It’s the same with less life-changing things, like choosing to pursue friendship with someone by making the effort to keep in touch, putting dates in the diary to meet, getting involved in their lives: if you don’t do it, it doesn’t happen.   Or choosing what to eat and how much exercise to take, resulting in a certain body shape!  A lot of the time we probably don’t make conscious choices about these things – life can just drift and you find yourself overweight or having lost a close friendship without realising why.  We are not in control of everything that happens of course, but if we want to ‘reap’ certain things we have to ‘live life on purpose’.  You won’t become a doctor unless you do 5 years training – but of course you might fail the exams anyway or change your mind… You won’t become a marathon runner unless you go into training, though an injury might stop you.  It is as Paul wrote to Timothy:

‘No-one serving as a soldier gets involved in civilian affairs— he wants to please his commanding officer. Similarly, if anyone competes as an athlete, he does not receive the victor’s crown unless he competes according to the rules. The hardworking farmer should be the first to receive a share of the crops. Reflect on what I am saying, for the Lord will give you insight into all this’   2 Timothy 2v4-7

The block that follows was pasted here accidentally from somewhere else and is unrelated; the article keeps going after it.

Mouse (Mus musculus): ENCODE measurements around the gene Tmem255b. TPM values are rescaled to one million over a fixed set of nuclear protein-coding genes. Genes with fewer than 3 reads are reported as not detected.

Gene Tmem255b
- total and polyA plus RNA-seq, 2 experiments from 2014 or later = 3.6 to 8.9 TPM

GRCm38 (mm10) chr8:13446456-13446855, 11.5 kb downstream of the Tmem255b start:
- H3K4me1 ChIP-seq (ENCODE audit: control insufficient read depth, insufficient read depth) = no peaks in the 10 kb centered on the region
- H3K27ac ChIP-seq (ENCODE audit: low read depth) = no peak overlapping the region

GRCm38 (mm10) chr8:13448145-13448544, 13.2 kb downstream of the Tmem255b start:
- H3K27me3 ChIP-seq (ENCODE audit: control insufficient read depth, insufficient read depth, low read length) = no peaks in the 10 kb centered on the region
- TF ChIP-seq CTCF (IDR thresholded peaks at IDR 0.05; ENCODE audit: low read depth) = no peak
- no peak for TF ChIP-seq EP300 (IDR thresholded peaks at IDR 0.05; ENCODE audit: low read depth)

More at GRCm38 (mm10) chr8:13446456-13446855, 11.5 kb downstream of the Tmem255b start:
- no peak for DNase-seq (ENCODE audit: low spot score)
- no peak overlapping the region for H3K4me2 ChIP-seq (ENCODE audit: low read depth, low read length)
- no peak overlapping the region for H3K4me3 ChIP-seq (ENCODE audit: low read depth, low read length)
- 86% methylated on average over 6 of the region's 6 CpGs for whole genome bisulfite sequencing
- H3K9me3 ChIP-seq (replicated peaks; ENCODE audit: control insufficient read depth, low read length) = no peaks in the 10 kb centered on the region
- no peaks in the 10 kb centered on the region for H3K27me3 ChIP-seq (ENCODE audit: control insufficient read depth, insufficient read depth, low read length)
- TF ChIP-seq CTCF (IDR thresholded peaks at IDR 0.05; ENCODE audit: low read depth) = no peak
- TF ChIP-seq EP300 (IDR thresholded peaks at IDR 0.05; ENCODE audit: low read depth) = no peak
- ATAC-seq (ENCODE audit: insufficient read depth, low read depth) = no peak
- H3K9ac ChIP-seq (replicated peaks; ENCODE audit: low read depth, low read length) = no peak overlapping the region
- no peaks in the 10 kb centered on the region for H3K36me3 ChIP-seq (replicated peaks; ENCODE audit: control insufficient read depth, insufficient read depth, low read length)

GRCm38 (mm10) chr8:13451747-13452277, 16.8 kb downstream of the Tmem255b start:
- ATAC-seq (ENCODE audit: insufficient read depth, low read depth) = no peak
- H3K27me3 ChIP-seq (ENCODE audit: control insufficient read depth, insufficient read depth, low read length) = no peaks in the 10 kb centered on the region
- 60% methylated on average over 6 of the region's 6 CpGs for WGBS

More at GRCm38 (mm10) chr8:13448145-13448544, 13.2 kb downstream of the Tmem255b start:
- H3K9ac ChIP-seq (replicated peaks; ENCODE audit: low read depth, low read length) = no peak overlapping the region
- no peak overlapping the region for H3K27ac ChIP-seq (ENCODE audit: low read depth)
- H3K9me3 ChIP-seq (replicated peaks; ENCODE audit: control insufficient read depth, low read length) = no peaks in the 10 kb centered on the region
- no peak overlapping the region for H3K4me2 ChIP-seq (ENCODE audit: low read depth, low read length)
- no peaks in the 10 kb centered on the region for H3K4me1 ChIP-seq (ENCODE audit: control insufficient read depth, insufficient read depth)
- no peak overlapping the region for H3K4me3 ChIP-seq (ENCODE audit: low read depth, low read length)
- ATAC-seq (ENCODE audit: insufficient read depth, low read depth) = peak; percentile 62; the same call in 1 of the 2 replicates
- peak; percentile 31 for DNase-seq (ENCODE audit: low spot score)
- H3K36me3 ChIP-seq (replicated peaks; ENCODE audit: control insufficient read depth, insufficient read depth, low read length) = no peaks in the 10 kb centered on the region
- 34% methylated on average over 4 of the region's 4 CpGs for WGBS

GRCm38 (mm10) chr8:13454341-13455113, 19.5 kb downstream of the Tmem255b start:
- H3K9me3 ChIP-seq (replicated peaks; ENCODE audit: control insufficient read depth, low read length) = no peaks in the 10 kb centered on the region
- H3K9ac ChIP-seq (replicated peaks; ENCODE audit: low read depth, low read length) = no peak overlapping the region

The ‘insight’ is to do with sowing and reaping: ‘give yourself fully to the life you have chosen and you will get the rewards of that life’.  This will necessarily mean eschewing certain other things – ‘civilian life’ – keeping within the ‘rules’ and working hard at it!  As followers of Jesus we have hopefully made that conscious choice – which He described as ‘denying yourself and daily taking up your cross’ (Luke 9v23)!  But this law applies to everything and everyone: if you stop and consider someone’s life it will be full of consequences of choices that have been made.

We could look at the government’s economic choices and financial consequences in our nation.  We could wonder what will be the consequence of today’s general strike, apart from picket-lines, clashes, voices raised and discontent aired, schools closed and hospitals understaffed. What will it achieve? We are all living with the uncomfortable consequences of years of greed and there are hard choices to be made all round.